Young Money – Beating “The Man” by Spending Less

diesel-be-stupid

Though I try and avoid the news as much as possible (it rots your brain), sometimes bits and pieces trickle through. You know, the really important trends and events that are affecting us as a species. Despite my best efforts, events like war, royalty having babies, and of course… the global economic debt crisis all tend to trickle through into my consciousness.

So, the economy in particular has weighed heavily on my mind these last few years, especially in regards to students and young people. We’ve seen the Occupy Wall-street movement – which was a poorly organized waste of time – and we’ve seen more and more students and young people spending money like it’s going out fashion. That too is a way of “getting back at the man”, and you know what? It’s one of the dumbest things I’ve had the misfortune of seeing.

Stop Spending Money on Crap, Seriously.

I live in what some would consider a university city, and the sheer amount of young poor people with blinged out expensive gadgets, gear, and clothing is absolutely staggering. Instead of browsing page after page of the latest Apple announcements, they should be focusing on debt management and trying to find a way out of the hole that they’ve undoubtedly dug for themselves. If you’re having trouble affording food, then you may want to consider cutting down on the non essential stuff, you know?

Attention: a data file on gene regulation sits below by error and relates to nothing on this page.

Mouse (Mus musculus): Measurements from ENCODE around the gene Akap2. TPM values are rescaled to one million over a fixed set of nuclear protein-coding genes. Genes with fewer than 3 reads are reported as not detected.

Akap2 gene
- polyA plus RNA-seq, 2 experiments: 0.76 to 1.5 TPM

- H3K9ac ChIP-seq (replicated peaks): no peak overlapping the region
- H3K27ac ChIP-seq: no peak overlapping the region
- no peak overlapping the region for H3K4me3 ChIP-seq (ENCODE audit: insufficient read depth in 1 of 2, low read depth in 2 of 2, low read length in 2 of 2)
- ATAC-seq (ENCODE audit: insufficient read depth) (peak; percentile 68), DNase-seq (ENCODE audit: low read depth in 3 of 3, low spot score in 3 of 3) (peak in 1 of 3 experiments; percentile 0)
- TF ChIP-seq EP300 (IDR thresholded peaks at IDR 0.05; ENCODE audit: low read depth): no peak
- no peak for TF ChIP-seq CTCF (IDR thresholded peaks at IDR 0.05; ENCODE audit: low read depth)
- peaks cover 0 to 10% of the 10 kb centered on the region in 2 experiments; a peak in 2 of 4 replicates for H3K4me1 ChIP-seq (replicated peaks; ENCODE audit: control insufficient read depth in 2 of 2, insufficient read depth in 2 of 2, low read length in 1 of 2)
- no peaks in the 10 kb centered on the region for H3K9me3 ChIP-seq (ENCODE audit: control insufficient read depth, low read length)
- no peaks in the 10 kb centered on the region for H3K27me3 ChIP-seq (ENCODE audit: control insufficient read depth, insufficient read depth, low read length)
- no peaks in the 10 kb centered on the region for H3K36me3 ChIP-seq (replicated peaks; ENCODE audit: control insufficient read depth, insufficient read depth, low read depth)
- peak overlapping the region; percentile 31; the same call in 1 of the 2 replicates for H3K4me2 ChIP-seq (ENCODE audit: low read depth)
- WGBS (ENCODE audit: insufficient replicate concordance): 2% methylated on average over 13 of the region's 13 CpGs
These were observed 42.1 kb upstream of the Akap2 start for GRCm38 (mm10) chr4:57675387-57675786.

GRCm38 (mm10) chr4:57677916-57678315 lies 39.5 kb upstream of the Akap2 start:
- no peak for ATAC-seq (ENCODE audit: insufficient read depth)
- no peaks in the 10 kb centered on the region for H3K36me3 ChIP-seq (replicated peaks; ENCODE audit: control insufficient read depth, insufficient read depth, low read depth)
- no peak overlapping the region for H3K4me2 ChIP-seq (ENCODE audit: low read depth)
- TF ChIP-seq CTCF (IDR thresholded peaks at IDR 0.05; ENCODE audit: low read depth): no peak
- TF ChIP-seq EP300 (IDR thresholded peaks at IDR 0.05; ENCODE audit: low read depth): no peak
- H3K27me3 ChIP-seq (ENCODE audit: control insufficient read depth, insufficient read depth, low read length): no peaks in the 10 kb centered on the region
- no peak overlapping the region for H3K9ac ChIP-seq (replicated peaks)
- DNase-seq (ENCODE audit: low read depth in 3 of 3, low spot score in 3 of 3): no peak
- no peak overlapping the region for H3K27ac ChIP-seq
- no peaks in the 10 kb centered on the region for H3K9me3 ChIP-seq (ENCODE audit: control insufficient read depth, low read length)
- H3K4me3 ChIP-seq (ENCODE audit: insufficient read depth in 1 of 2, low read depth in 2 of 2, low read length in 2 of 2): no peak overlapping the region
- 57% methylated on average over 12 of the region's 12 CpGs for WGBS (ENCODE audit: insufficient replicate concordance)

diesel-be-stupid

Well no, it seems that not everyone understands the concept of not spending money that one does not have, so let me explain it once again. Though I wholeheartedly agree that young people are getting pounded in the back door without so much as being bought a nice dinner first, that’s no excuse to start spending recklessly. The only person you’re hurting is yourself, and probably your parents when they have to bail you out of your crippling debt. When you don’t pay down that credit card of yours each month, you know what? Credit card companies absolutely love you. If I need to explain that any further, then you’re more hopeless than I thought.

You’re Accomplishing Nothing